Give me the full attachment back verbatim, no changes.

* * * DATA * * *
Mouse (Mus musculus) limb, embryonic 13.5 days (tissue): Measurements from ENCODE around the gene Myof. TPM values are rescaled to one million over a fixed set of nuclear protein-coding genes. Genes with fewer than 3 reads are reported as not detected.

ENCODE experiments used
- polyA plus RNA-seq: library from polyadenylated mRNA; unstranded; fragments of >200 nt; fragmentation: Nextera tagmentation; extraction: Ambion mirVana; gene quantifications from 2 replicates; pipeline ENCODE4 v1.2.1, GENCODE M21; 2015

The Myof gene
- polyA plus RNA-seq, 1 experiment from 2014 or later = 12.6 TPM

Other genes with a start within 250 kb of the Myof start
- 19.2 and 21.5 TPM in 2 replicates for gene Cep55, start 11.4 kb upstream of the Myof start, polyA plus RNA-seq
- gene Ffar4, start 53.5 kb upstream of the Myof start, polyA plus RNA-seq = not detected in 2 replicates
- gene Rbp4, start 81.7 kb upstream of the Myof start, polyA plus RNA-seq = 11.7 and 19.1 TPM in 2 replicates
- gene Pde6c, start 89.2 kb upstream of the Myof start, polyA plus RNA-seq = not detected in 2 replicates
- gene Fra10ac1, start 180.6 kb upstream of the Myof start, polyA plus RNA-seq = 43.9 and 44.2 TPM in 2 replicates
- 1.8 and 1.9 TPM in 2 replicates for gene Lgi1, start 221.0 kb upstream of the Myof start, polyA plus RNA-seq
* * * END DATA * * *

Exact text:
Mouse (Mus musculus) limb, embryonic 13.5 days (tissue): Measurements from ENCODE around the gene Myof. TPM values are rescaled to one million over a fixed set of nuclear protein-coding genes. Genes with fewer than 3 reads are reported as not detected.

ENCODE experiments used
- polyA plus RNA-seq: library from polyadenylated mRNA; unstranded; fragments of >200 nt; fragmentation: Nextera tagmentation; extraction: Ambion mirVana; gene quantifications from 2 replicates; pipeline ENCODE4 v1.2.1, GENCODE M21; 2015

The Myof gene
- polyA plus RNA-seq, 1 experiment from 2014 or later = 12.6 TPM

Other genes with a start within 250 kb of the Myof start
- 19.2 and 21.5 TPM in 2 replicates for gene Cep55, start 11.4 kb upstream of the Myof start, polyA plus RNA-seq
- gene Ffar4, start 53.5 kb upstream of the Myof start, polyA plus RNA-seq = not detected in 2 replicates
- gene Rbp4, start 81.7 kb upstream of the Myof start, polyA plus RNA-seq = 11.7 and 19.1 TPM in 2 replicates
- gene Pde6c, start 89.2 kb upstream of the Myof start, polyA plus RNA-seq = not detected in 2 replicates
- gene Fra10ac1, start 180.6 kb upstream of the Myof start, polyA plus RNA-seq = 43.9 and 44.2 TPM in 2 replicates
- 1.8 and 1.9 TPM in 2 replicates for gene Lgi1, start 221.0 kb upstream of the Myof start, polyA plus RNA-seq